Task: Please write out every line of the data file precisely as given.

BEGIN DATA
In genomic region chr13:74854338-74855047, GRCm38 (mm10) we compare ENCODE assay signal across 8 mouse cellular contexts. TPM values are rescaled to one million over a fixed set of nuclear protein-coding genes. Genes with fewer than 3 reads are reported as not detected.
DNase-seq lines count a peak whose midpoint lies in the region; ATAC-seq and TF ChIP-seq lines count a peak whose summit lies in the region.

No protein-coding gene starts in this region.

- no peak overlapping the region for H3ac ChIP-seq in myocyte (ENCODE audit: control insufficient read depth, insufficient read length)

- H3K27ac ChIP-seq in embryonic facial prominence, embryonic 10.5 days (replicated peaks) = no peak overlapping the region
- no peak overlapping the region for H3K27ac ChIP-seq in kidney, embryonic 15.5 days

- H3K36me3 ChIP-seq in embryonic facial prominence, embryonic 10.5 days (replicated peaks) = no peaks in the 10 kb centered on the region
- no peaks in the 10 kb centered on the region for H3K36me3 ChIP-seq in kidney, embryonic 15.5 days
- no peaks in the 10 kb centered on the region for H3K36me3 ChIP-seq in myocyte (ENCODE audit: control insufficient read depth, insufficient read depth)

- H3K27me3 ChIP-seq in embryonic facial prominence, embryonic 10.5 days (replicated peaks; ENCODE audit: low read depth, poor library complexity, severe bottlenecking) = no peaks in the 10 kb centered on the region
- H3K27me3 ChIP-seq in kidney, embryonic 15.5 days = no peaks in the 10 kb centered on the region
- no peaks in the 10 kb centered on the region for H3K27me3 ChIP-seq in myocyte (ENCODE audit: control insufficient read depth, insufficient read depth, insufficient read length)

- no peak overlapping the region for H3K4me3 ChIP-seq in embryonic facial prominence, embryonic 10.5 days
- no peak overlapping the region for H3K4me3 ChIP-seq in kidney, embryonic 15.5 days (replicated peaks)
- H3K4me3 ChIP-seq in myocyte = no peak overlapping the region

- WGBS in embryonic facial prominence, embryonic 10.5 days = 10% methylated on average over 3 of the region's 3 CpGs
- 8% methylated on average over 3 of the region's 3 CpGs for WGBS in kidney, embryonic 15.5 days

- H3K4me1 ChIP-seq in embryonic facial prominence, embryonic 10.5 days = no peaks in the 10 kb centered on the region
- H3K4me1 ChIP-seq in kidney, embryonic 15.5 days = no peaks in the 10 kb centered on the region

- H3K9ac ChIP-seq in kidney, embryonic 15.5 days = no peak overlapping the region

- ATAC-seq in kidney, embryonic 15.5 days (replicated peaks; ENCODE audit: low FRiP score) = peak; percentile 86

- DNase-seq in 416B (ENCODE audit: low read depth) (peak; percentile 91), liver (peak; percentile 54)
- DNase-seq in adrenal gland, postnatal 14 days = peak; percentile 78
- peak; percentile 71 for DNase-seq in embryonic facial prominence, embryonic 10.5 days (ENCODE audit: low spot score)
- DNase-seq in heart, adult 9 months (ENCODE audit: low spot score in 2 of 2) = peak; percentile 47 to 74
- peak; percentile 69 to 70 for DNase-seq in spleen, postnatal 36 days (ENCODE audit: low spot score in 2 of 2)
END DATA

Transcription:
In genomic region chr13:74854338-74855047, GRCm38 (mm10) we compare ENCODE assay signal across 8 mouse cellular contexts. TPM values are rescaled to one million over a fixed set of nuclear protein-coding genes. Genes with fewer than 3 reads are reported as not detected.
DNase-seq lines count a peak whose midpoint lies in the region; ATAC-seq and TF ChIP-seq lines count a peak whose summit lies in the region.

No protein-coding gene starts in this region.

- no peak overlapping the region for H3ac ChIP-seq in myocyte (ENCODE audit: control insufficient read depth, insufficient read length)

- H3K27ac ChIP-seq in embryonic facial prominence, embryonic 10.5 days (replicated peaks) = no peak overlapping the region
- no peak overlapping the region for H3K27ac ChIP-seq in kidney, embryonic 15.5 days

- H3K36me3 ChIP-seq in embryonic facial prominence, embryonic 10.5 days (replicated peaks) = no peaks in the 10 kb centered on the region
- no peaks in the 10 kb centered on the region for H3K36me3 ChIP-seq in kidney, embryonic 15.5 days
- no peaks in the 10 kb centered on the region for H3K36me3 ChIP-seq in myocyte (ENCODE audit: control insufficient read depth, insufficient read depth)

- H3K27me3 ChIP-seq in embryonic facial prominence, embryonic 10.5 days (replicated peaks; ENCODE audit: low read depth, poor library complexity, severe bottlenecking) = no peaks in the 10 kb centered on the region
- H3K27me3 ChIP-seq in kidney, embryonic 15.5 days = no peaks in the 10 kb centered on the region
- no peaks in the 10 kb centered on the region for H3K27me3 ChIP-seq in myocyte (ENCODE audit: control insufficient read depth, insufficient read depth, insufficient read length)

- no peak overlapping the region for H3K4me3 ChIP-seq in embryonic facial prominence, embryonic 10.5 days
- no peak overlapping the region for H3K4me3 ChIP-seq in kidney, embryonic 15.5 days (replicated peaks)
- H3K4me3 ChIP-seq in myocyte = no peak overlapping the region

- WGBS in embryonic facial prominence, embryonic 10.5 days = 10% methylated on average over 3 of the region's 3 CpGs
- 8% methylated on average over 3 of the region's 3 CpGs for WGBS in kidney, embryonic 15.5 days

- H3K4me1 ChIP-seq in embryonic facial prominence, embryonic 10.5 days = no peaks in the 10 kb centered on the region
- H3K4me1 ChIP-seq in kidney, embryonic 15.5 days = no peaks in the 10 kb centered on the region

- H3K9ac ChIP-seq in kidney, embryonic 15.5 days = no peak overlapping the region

- ATAC-seq in kidney, embryonic 15.5 days (replicated peaks; ENCODE audit: low FRiP score) = peak; percentile 86

- DNase-seq in 416B (ENCODE audit: low read depth) (peak; percentile 91), liver (peak; percentile 54)
- DNase-seq in adrenal gland, postnatal 14 days = peak; percentile 78
- peak; percentile 71 for DNase-seq in embryonic facial prominence, embryonic 10.5 days (ENCODE audit: low spot score)
- DNase-seq in heart, adult 9 months (ENCODE audit: low spot score in 2 of 2) = peak; percentile 47 to 74
- peak; percentile 69 to 70 for DNase-seq in spleen, postnatal 36 days (ENCODE audit: low spot score in 2 of 2)